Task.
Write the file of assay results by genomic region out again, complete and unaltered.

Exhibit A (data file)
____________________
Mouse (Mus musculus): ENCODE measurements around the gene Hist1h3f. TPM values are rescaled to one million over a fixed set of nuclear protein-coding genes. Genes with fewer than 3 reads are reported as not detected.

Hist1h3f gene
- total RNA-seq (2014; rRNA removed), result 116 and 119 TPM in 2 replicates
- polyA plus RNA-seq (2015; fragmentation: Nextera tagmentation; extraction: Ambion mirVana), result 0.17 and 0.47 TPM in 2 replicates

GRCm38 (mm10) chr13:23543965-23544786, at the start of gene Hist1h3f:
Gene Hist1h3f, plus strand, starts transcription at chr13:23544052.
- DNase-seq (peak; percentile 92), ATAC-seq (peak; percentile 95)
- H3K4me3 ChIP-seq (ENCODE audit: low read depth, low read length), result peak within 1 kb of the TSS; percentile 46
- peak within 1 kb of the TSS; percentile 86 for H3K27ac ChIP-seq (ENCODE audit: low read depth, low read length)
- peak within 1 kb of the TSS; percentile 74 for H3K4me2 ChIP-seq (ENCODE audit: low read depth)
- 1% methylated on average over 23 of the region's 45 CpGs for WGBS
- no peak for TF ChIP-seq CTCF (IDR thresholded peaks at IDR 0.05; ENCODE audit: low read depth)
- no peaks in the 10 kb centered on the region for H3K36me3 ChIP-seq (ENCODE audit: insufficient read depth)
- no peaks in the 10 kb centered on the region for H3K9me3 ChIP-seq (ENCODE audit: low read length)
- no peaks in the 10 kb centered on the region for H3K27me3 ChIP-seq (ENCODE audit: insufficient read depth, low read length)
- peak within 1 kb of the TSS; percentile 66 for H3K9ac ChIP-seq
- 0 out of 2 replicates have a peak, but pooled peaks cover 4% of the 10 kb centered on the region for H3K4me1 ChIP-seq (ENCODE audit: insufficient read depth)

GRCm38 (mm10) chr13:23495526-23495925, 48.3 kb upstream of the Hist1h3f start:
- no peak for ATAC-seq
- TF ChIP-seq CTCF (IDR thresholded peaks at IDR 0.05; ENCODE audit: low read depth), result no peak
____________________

Mouse (Mus musculus): ENCODE measurements around the gene Hist1h3f. TPM values are rescaled to one million over a fixed set of nuclear protein-coding genes. Genes with fewer than 3 reads are reported as not detected.

Hist1h3f gene
- total RNA-seq (2014; rRNA removed), result 116 and 119 TPM in 2 replicates
- polyA plus RNA-seq (2015; fragmentation: Nextera tagmentation; extraction: Ambion mirVana), result 0.17 and 0.47 TPM in 2 replicates

GRCm38 (mm10) chr13:23543965-23544786, at the start of gene Hist1h3f:
Gene Hist1h3f, plus strand, starts transcription at chr13:23544052.
- DNase-seq (peak; percentile 92), ATAC-seq (peak; percentile 95)
- H3K4me3 ChIP-seq (ENCODE audit: low read depth, low read length), result peak within 1 kb of the TSS; percentile 46
- peak within 1 kb of the TSS; percentile 86 for H3K27ac ChIP-seq (ENCODE audit: low read depth, low read length)
- peak within 1 kb of the TSS; percentile 74 for H3K4me2 ChIP-seq (ENCODE audit: low read depth)
- 1% methylated on average over 23 of the region's 45 CpGs for WGBS
- no peak for TF ChIP-seq CTCF (IDR thresholded peaks at IDR 0.05; ENCODE audit: low read depth)
- no peaks in the 10 kb centered on the region for H3K36me3 ChIP-seq (ENCODE audit: insufficient read depth)
- no peaks in the 10 kb centered on the region for H3K9me3 ChIP-seq (ENCODE audit: low read length)
- no peaks in the 10 kb centered on the region for H3K27me3 ChIP-seq (ENCODE audit: insufficient read depth, low read length)
- peak within 1 kb of the TSS; percentile 66 for H3K9ac ChIP-seq
- 0 out of 2 replicates have a peak, but pooled peaks cover 4% of the 10 kb centered on the region for H3K4me1 ChIP-seq (ENCODE audit: insufficient read depth)

GRCm38 (mm10) chr13:23495526-23495925, 48.3 kb upstream of the Hist1h3f start:
- no peak for ATAC-seq
- TF ChIP-seq CTCF (IDR thresholded peaks at IDR 0.05; ENCODE audit: low read depth), result no peak